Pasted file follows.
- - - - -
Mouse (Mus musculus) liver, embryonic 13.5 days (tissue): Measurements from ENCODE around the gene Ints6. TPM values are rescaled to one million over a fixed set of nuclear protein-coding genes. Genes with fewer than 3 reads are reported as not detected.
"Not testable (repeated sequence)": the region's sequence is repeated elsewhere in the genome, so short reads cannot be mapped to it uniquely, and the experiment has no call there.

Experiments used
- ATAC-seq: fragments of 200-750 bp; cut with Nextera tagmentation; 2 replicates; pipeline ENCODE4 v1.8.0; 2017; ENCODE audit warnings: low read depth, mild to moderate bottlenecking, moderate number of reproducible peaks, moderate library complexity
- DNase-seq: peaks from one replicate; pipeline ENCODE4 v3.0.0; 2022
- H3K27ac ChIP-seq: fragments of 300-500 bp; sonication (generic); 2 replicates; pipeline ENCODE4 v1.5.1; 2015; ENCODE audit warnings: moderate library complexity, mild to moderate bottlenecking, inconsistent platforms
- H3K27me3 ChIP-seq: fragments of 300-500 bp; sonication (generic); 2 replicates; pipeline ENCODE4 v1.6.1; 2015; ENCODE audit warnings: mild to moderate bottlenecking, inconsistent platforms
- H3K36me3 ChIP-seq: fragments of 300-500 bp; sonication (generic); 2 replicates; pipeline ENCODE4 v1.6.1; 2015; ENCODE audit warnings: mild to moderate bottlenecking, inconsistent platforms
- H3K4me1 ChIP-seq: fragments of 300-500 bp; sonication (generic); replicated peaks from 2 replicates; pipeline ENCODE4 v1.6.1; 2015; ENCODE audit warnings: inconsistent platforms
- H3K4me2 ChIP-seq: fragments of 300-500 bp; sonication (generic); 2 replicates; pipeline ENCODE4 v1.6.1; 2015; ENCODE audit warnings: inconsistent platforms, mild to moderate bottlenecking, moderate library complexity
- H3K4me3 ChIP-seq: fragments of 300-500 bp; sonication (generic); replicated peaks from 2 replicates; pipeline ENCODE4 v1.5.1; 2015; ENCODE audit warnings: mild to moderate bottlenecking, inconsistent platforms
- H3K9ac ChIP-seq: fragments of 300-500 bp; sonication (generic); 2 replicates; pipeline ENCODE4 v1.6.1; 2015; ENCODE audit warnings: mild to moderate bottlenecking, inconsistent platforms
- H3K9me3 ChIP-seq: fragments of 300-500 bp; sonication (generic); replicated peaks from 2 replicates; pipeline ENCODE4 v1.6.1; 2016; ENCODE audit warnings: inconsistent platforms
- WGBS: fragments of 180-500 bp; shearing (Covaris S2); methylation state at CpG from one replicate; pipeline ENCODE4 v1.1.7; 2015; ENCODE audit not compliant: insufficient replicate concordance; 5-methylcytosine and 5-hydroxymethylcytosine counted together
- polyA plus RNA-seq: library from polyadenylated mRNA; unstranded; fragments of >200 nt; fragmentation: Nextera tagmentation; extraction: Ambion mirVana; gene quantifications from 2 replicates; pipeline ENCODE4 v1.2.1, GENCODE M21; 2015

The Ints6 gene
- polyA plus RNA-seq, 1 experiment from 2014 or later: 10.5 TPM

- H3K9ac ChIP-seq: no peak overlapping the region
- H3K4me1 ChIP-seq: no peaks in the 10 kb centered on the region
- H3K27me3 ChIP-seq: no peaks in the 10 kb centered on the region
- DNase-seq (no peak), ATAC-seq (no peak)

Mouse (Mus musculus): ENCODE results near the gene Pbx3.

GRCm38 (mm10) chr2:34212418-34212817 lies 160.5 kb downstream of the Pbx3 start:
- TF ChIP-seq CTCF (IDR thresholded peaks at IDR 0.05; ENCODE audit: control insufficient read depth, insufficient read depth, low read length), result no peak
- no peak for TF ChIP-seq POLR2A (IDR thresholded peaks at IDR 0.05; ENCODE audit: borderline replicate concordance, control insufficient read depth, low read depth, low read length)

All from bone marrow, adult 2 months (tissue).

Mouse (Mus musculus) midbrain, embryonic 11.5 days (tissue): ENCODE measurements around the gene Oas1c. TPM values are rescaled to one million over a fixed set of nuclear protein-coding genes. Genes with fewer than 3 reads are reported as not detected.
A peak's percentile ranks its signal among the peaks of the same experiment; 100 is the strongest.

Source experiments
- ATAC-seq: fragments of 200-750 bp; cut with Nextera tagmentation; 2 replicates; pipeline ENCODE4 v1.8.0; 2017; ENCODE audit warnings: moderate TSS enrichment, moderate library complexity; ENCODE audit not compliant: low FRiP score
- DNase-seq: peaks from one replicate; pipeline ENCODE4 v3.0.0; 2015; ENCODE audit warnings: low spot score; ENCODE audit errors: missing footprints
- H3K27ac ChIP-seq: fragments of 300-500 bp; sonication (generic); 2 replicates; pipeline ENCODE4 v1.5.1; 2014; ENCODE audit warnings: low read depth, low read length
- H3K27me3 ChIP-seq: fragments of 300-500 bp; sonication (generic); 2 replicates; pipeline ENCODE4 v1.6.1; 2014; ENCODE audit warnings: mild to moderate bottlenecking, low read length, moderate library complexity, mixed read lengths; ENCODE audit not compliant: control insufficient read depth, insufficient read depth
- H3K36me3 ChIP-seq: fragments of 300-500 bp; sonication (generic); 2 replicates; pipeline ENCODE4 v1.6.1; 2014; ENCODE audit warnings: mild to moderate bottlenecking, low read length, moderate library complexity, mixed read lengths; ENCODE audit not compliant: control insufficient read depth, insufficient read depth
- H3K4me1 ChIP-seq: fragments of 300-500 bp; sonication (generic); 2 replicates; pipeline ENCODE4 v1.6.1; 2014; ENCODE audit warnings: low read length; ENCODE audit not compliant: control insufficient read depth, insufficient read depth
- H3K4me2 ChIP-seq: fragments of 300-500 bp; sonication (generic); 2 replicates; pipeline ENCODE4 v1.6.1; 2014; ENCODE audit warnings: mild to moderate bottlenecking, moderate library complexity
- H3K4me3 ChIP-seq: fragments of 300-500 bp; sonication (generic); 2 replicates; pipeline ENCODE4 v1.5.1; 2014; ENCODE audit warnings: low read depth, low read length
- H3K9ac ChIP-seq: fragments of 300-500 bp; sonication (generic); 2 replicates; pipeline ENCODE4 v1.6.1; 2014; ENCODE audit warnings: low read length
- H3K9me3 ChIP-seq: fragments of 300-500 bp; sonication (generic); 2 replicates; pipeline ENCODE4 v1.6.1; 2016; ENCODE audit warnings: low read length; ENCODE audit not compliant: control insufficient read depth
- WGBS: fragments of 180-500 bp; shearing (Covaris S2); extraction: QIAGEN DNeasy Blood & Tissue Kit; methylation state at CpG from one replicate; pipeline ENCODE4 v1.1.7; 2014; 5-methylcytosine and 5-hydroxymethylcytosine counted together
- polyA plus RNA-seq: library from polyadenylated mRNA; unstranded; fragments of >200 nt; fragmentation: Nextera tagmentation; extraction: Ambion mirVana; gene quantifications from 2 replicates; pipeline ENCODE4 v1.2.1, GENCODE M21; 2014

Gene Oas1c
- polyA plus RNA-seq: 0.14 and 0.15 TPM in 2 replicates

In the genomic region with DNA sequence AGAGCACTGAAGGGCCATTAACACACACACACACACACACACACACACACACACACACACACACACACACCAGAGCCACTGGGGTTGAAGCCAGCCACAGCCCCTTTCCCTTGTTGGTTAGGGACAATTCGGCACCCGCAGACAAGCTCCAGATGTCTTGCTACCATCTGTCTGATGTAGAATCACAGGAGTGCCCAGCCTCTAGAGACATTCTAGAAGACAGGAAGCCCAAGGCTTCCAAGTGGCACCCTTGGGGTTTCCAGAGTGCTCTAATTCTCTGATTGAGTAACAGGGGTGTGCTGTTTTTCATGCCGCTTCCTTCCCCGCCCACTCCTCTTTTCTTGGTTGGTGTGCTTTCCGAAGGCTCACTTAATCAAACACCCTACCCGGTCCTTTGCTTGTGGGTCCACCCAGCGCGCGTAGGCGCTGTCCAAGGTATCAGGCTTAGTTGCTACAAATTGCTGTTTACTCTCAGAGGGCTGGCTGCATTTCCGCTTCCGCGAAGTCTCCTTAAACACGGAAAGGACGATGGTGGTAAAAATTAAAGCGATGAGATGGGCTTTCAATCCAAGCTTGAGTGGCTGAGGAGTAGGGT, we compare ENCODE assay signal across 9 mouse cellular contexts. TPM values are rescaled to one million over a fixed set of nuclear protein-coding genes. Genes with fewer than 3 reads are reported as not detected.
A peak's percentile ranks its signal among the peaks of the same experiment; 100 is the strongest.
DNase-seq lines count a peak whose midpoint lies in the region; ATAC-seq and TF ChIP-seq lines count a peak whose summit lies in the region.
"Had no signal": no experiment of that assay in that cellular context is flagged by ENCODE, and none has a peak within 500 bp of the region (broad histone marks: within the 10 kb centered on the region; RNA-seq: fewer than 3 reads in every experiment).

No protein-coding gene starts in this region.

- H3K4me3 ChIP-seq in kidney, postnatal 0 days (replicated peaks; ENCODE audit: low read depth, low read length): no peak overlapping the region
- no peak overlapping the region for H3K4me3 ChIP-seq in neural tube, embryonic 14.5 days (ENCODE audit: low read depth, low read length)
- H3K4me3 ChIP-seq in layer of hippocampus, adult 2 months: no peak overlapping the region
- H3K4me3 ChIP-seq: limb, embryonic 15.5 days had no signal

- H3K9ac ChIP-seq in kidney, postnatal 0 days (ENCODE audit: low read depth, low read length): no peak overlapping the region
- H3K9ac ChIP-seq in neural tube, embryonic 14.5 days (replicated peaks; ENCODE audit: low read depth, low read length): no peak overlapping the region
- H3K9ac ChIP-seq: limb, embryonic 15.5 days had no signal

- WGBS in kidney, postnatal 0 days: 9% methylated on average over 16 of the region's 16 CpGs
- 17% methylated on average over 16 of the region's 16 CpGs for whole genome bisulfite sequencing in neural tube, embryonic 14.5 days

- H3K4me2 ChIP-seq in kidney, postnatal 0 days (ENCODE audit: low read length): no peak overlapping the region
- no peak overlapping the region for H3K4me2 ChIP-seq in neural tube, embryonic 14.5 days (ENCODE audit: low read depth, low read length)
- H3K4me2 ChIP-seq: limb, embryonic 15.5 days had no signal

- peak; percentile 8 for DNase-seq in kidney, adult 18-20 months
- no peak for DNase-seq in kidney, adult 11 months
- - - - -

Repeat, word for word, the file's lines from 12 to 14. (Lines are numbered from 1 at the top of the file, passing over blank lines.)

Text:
- H3K9ac ChIP-seq: fragments of 300-500 bp; sonication (generic); 2 replicates; pipeline ENCODE4 v1.6.1; 2015; ENCODE audit warnings: mild to moderate bottlenecking, inconsistent platforms
- H3K9me3 ChIP-seq: fragments of 300-500 bp; sonication (generic); replicated peaks from 2 replicates; pipeline ENCODE4 v1.6.1; 2016; ENCODE audit warnings: inconsistent platforms
- WGBS: fragments of 180-500 bp; shearing (Covaris S2); methylation state at CpG from one replicate; pipeline ENCODE4 v1.1.7; 2015; ENCODE audit not compliant: insufficient replicate concordance; 5-methylcytosine and 5-hydroxymethylcytosine counted together